The LMRA says nothing about actions which require the interpretation of the collective-bargaining agreement being preempted by the LMRA. That was read into the LMRA through construction of the italicized language above. The Supreme Court has recognized that section 301(a) is more than jurisdictional that section "authorizes federal courts to fashion a body of federal law for the enforcement of these collective bargaining agreements." (Textile Workers Union of America v. Lincoln Mills (1957), 353 U.S. 448, 451, 1 L. Ed. 2d 972, 977, 77 S. Ct. 912, 915.) Thus, questions requiring an interpretation of a collective-bargaining agreement are to be answered by reference to Federal law. This rule is a necessary incident to the need for uniformity in the interpretation of collective-bargaining agreements. (Local 174, Teamsters, Chauffeurs, Warehousemen & Helpers of America v. Lucas Flour Co. (1962), 369 U.S. 95, *435 103-04, 7 L. Ed. 2d 593, 599, 82 S. Ct. 571, 577.) The corollary rule, however, as announced in Lingle, is that those claims which do not require an interpretation of a collective-bargaining agreement are not preempted by section 301(a).
Indeed, one year after our decision in Koehler, this court held that an employee's retaliatory discharge claim against his employer was not preempted by section 301(a) of the LMRA. (Gonzalez v. Prestress Engineering Corp. (1986), 115 Ill. 2d 1.) The court reasoned that an action in tort for retaliatory discharge is separate and independent from any action based upon a labor contract (115 Ill.2d at 10), and would not require interpretation of any collective-bargaining agreement. (See also Ryherd v. General Cable Co. (1988), 124 Ill. 2d 418.) This court's reasoning in Gonzalez was thus consistent with the standard later annunciated by the United States Supreme Court in Lingle. This court distinguished Koehler by noting simply that "Koehler involved the preemptive effect of the Railway Labor Act (45 U.S.C. §§ 151 through 164 (1982)) and is therefore clearly inapposite." Gonzalez, 115 Ill. 2d at 11.
In light of the Supreme Court's decision in Lingle, plaintiffs urge us to reconsider our decision in Koehler, and to hold that the minor-dispute mechanism of the RLA preempts only those State-law claims which amount to disputes over the interpretation or application of a collective-bargaining agreement. We are aware of some authority supporting plaintiffs' position. (See, e.g., Lancaster v. Norfolk & Western Ry. Co. (7th Cir.1985), 773 F.2d 807, 814), and we would note that various tests utilized by the courts to evaluate whether the RLA preempts a State-law claim are actually quite similar to the standard announced in Lingle. (See, e.g., Stephens v. Norfolk & Western Ry. Co. (6th Cir.1986), 792 F.2d 576, 580; Leu v. Norfolk & Western Ry. Co. (7th Cir.1987), *436 820 F.2d 825, 830.) The railroads, on the other hand, pointing to the extensive and compulsory administrative nature of the RLA, and to the policy of keeping minor disputes within the exclusive jurisdiction of the NRAB, argue that the preemptive force of the RLA is broader than that of the LMRA. There is ample authority for that position as well. We note that in a recent decision of the United States Court of Appeals for the Ninth Circuit, the court expressly recognized that the preemptive scope of the RLA is broader than that of LMRA section 301(a). (Grote v. Trans World Airlines, Inc. (9th Cir.1990), 905 F.2d 1307, 1309-10.) We, however, need not pass on the question whether the preemptive force of the RLA is greater than that of LMRA. We continue to recognize, as we did in Koehler, that the RLA and the LMRA embody different schemes for dispute resolution very different in many respects and the policies underlying these statutes are not the same. We find it unnecessary, however, to decide in this case as the plaintiffs have requested, whether or not the holding of the Supreme Court in Lingle requires that Koehler be overruled. Even under the preemption test annunciated in Lingle, which plaintiffs assert is the correct test, plaintiffs' claims here are preempted by the RLA. These claims are inextricably intertwined with the parties' collective-bargaining agreements.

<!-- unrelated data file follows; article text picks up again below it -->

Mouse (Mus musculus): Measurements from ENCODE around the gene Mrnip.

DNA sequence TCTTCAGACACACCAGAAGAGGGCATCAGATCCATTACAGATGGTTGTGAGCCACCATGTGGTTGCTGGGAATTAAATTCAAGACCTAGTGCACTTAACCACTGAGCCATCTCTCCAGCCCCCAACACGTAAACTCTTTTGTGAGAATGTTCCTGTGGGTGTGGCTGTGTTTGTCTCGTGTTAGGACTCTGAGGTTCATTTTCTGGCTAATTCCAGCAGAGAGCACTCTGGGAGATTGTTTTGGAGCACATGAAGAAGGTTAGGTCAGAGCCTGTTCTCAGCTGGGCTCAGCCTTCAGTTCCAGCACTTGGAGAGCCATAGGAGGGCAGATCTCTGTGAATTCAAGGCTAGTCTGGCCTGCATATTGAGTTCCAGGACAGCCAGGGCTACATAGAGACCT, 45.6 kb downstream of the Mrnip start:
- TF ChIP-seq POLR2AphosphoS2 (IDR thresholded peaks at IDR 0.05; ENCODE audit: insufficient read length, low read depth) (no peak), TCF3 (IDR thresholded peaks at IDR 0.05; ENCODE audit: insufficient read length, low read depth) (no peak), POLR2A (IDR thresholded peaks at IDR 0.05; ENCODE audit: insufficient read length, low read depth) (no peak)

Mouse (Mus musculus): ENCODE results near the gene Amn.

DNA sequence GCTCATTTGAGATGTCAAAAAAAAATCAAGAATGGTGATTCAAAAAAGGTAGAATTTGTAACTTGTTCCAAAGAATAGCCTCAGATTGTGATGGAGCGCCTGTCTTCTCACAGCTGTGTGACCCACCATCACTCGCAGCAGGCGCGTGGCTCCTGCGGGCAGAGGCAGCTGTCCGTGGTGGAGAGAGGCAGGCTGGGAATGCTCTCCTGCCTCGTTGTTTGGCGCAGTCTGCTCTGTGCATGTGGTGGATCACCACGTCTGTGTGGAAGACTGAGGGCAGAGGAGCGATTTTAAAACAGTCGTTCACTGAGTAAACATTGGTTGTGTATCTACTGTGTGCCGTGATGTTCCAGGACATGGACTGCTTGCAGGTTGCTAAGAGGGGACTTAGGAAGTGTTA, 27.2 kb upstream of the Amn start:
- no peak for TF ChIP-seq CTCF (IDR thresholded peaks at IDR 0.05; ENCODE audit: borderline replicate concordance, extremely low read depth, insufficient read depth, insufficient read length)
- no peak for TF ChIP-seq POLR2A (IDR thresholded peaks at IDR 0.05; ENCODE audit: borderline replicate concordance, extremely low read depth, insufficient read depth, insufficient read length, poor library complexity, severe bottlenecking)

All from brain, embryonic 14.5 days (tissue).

We pointed out above that section 301(a) of the LMRA, which we quoted, does not specifically state that in cases involving the interpretation of a collective-bargaining agreement Federal law governs. That construction was placed on the LMRA by the Supreme Court. However, the RLA specifically states that one of the general purposes of the RLA is "to provide for the prompt and orderly settlement of all disputes growing out of grievances or out of the interpretation or application of agreements covering rates of pay, rules, or working *437 conditions." (Emphasis added.) (45 U.S.C. § 151a(5) (1982).) Therefore, under the RLA, both cases involving the interpretation and the application of such agreements are preempted by the Act. The resolution of the claims of the plaintiffs in our case will necessarily involve the interpretation or application of the agreements between the parties.
The Illinois Fraudulent Conveyance Act (Ill. Rev. Stat. 1987, ch. 59, par. 4) provides:"Every gift, grant, conveyance, assignment or transfer of, or charge upon any estate, real or personal, or right or thing in action, or any rent or profit thereof, made with the intent to disturb, delay, hinder or defraud creditors or other persons, and every bond or other evidence of debt given, suit commenced, or judgment entered, with like intent, shall be void as against such creditors, purchasers and other persons."